Developing an evidence-based framework for grading and assessment of clinical predictive tools
When selecting clinical predictive tools, for implementation at the clinical practice or for recommendation in clinical practice guidelines, clinicians and healthcare professionals are challenged with an overwhelming and ever-growing number of tools, most of which have never been implemented or assessed for comparative effectiveness. To overcome this major challenge, this PhD research aimed at developing, validating, applying, and evaluating a new framework for evidence-based grading and assessment of predictive tools used for clinical decision support; abbreviated as the GRASP framework. The aim of the framework is to provide clinicians with a standardised, evidence-based grading system to support their search for, comparison, and selection of effective tools. The framework grades predictive tools based on the critical appraisal of the published evidence across three dimensions: 1) Phase of evaluation; 2) Level of evidence; and 3) Direction of evidence. The final grade of a tool is based on the highest phase of evaluation, supported by the highest level of positive evidence, or mixed evidence that supports positive conclusion.
After the development, the framework was validated, and its evaluation criteria were updated, through the feedback of a wide international groups of eighty-one experts. On a five-points Likert scale, experts overall strongly agreed to GRASP evaluation criteria (4.35). Sixty-four respondents provided recommendations to open-ended questions regarding adding, removing, or changing evaluation criteria. Forty-three respondents suggested the potential effect should be higher than the usability. Accordingly, GRASP concept and its detailed report were updated. The interrater reliability of the updated framework, to assign grades to predictive tools by independent users, was also evaluated, and the framework was found reliable, useful, and easy to use.
Using the validated and updated version, the framework was applied to grade fourteen paediatric head injury predictive tools. The highest-grade tool is PECARN; the only tool evaluated in post-implementation impact studies. PECARN and CHALICE were evaluated for their potential effect on healthcare, while the remaining twelve tools were only evaluated for predictive performance. Three tools; CATCH, NEXUS II, and Palchak, were externally validated. Three tools; Haydel, Atabaki, and Buchanich, were only internally validated. The remaining six tools; Da Dalt, Greenes, Klemetti, Quayle, Dietrich, and Güzel did not show sufficient internal validity for use in clinical practice. Accordingly, the best tools, the most validated in the literature and/or implemented in the clinical practice, were assigned the highest grades. The assigned grades were correlated with the quality of the tools’ development studies, the experience and credibility of their authors, and the support by well-funded research programs. Furthermore, the impact of using the framework on clinicians and healthcare professionals’ decisions in selecting predictive tools was evaluated.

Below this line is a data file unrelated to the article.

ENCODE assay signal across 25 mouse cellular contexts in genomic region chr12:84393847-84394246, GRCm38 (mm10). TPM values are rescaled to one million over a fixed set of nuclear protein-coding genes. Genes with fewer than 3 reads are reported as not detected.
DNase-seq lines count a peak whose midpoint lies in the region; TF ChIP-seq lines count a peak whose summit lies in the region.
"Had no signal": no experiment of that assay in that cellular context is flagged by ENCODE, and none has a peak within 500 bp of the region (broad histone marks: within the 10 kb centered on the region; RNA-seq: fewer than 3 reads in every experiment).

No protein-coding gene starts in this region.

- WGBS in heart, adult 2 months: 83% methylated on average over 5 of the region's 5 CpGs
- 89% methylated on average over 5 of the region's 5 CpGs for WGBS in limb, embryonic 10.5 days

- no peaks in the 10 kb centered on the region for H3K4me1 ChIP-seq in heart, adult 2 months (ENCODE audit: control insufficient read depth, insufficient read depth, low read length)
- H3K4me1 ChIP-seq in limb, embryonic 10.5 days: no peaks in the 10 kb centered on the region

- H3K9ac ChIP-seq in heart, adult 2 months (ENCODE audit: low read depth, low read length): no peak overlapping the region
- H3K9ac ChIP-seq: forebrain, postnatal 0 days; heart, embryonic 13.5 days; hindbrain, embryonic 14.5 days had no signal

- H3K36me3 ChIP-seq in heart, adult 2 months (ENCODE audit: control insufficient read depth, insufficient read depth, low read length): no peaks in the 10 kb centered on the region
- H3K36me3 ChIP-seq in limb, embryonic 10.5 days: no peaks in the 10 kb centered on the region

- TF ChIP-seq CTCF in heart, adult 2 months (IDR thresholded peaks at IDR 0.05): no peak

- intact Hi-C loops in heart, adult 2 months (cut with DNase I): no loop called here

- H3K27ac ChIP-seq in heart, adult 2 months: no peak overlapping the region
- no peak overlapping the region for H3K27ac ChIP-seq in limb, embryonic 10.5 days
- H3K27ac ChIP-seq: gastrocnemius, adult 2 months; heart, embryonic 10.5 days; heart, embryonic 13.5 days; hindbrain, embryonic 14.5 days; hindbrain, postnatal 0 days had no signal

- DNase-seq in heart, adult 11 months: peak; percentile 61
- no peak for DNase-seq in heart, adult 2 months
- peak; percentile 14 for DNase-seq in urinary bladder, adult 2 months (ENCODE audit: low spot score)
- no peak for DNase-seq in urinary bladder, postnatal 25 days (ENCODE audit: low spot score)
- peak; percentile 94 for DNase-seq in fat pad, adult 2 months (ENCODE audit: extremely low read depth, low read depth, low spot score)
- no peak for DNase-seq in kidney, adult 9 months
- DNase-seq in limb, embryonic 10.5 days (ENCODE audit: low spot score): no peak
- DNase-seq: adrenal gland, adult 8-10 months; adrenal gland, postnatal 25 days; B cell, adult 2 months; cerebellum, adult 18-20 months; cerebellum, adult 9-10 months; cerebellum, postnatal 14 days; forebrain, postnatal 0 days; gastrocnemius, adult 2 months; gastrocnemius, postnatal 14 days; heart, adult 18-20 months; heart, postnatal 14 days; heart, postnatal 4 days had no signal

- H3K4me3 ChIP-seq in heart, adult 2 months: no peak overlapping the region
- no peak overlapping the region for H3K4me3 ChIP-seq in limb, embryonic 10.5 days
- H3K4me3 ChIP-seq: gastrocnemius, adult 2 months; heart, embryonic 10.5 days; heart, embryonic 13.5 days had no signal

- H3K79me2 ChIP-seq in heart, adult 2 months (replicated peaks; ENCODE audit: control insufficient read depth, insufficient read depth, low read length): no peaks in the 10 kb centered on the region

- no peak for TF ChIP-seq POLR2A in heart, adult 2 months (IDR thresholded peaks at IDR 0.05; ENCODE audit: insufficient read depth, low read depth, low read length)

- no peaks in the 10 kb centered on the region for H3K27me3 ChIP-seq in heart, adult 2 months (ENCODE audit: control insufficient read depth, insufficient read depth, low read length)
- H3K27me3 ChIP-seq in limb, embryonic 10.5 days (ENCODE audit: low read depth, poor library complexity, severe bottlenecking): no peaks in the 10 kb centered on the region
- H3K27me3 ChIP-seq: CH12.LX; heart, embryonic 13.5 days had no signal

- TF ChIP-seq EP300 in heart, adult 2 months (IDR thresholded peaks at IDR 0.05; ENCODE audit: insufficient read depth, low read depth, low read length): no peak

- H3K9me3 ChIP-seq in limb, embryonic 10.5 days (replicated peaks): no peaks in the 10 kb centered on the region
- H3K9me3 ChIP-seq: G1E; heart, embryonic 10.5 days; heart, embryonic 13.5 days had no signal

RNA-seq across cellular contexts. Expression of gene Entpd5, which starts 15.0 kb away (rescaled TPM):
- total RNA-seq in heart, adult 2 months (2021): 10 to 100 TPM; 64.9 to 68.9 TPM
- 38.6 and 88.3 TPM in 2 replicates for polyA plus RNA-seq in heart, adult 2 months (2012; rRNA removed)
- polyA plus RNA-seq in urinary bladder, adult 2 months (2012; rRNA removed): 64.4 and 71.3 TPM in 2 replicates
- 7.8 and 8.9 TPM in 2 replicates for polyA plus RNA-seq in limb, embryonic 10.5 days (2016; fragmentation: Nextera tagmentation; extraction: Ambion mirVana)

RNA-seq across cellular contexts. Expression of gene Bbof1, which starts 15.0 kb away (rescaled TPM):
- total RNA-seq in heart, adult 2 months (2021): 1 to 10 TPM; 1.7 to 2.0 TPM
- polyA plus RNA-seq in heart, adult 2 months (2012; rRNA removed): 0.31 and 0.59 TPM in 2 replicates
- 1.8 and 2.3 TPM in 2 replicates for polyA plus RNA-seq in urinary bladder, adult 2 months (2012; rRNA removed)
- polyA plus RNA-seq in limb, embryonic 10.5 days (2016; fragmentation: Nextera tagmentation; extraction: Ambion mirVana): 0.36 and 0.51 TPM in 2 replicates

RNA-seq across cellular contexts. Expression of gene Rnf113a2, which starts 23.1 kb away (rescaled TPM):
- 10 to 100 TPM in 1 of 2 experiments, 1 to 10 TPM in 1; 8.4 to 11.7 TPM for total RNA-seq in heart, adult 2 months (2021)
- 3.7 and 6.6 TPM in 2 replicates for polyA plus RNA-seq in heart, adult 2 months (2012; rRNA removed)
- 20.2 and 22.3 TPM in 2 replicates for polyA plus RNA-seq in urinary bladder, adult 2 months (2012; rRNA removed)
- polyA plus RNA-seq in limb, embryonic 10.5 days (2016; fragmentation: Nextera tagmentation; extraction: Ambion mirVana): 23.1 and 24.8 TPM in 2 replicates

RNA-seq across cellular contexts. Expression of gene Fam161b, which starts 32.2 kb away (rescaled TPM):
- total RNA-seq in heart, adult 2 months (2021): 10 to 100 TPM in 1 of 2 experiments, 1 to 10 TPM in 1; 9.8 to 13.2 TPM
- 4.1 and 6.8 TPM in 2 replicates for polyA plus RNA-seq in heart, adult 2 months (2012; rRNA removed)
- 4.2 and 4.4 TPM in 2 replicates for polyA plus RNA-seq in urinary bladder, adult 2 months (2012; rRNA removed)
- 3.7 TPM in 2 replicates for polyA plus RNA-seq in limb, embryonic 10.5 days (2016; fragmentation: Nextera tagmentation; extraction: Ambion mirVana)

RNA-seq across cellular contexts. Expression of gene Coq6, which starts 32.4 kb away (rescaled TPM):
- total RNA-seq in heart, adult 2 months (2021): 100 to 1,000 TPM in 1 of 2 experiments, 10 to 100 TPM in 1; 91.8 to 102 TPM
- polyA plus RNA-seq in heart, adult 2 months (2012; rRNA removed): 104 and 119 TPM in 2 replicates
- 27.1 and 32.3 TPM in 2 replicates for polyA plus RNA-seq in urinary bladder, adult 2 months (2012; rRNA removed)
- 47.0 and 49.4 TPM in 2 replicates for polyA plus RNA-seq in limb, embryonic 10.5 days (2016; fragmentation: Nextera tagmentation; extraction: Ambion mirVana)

In a conclusion, the GRASP framework represents a high-level approach to provide clinicians and healthcare professionals with an evidence-based and comprehensive, yet simple and feasible, method to evaluate, compare, and select predictive tools. The GRASP framework is not intended to be applied by clinicians; grading, assessing, and then selecting predictive tools. Rather it is designed to be applied by researchers and then tools with their assigned grades are presented to clinical guideline developers and decision-making clinicians to support selecting and recommending predictive tools.
The GRASP framework is not meant to be prescriptive. A lower-grade tool could be preferred, by clinicians and healthcare professionals, to improve certain clinical or healthcare outcomes that are not supported by a higher-grade tool. For example, a tool that has been discussed for its positive potential effect to improve patient safety could be preferred, according to the clinicians and their objectives, to another tool that has been discussed for its positive post-implementation impact on reducing costs of care, predicting the same clinical condition or course of disease. Selecting predictive tools using the GRASP framework depends on the target objectives and planned priorities, where the framework provides clinicians and healthcare professionals with detailed reports on predictive tools to support their evidence-based evaluation and informed decision making in evaluating, comparing, and selecting clinical predictive tools.